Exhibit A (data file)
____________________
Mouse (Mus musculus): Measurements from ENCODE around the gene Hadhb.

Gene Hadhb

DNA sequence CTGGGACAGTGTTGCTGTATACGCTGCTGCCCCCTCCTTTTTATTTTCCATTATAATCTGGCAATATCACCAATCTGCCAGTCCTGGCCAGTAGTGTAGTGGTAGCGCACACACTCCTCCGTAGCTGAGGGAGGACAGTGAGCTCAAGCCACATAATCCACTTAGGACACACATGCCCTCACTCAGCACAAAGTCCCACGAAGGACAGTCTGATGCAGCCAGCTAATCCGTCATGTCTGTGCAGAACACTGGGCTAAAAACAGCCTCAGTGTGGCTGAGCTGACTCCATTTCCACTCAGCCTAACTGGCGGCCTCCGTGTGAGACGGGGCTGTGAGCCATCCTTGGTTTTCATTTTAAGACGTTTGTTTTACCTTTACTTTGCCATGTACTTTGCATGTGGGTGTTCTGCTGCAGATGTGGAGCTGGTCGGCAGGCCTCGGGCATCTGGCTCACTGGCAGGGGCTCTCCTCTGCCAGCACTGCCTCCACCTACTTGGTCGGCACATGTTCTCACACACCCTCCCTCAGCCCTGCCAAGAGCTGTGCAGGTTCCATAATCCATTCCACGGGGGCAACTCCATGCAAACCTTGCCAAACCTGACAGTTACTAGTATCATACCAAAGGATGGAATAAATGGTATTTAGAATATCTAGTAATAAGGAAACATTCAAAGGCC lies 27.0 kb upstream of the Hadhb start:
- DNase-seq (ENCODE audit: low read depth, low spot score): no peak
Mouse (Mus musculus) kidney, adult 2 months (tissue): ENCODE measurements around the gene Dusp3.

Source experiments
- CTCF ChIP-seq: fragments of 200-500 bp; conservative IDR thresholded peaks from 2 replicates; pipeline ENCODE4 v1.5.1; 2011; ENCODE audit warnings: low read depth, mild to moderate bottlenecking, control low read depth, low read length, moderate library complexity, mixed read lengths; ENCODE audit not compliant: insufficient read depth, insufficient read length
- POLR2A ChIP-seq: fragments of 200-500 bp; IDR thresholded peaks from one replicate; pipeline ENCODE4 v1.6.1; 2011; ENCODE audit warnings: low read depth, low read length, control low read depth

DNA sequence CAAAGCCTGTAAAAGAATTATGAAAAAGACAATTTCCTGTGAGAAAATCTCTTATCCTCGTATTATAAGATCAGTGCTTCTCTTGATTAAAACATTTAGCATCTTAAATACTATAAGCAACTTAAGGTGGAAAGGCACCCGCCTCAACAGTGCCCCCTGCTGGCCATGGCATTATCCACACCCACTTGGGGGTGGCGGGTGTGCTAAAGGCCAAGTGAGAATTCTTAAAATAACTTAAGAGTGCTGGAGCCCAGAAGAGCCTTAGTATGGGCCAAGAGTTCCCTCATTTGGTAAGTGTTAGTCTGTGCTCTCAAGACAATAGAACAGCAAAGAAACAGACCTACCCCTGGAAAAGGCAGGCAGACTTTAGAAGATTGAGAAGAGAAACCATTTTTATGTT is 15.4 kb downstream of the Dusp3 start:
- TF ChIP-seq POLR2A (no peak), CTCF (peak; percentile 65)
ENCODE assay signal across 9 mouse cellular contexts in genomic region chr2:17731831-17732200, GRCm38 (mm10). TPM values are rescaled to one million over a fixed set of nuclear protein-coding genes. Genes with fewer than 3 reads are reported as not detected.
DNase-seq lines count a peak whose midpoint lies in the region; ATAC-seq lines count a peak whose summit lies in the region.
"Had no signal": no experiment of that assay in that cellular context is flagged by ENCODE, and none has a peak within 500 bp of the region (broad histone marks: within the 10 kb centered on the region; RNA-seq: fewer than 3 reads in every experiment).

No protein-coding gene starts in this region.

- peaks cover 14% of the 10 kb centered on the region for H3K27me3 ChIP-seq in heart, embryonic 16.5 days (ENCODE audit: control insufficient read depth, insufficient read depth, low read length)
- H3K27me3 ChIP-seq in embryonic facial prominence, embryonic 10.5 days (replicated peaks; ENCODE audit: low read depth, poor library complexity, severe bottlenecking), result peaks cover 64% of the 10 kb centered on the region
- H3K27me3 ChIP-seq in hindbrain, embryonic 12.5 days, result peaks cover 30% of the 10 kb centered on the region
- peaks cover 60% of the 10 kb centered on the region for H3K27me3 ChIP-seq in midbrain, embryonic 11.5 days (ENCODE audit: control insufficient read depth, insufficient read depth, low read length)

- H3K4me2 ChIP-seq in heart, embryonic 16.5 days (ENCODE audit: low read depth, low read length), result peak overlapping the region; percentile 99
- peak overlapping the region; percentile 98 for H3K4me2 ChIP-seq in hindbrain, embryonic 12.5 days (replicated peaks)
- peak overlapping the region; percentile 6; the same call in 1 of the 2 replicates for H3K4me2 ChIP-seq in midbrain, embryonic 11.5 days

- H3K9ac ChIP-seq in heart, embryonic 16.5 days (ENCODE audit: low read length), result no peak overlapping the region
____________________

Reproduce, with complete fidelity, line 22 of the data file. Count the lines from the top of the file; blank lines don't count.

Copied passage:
- H3K9ac ChIP-seq in heart, embryonic 16.5 days (ENCODE audit: low read length), result no peak overlapping the region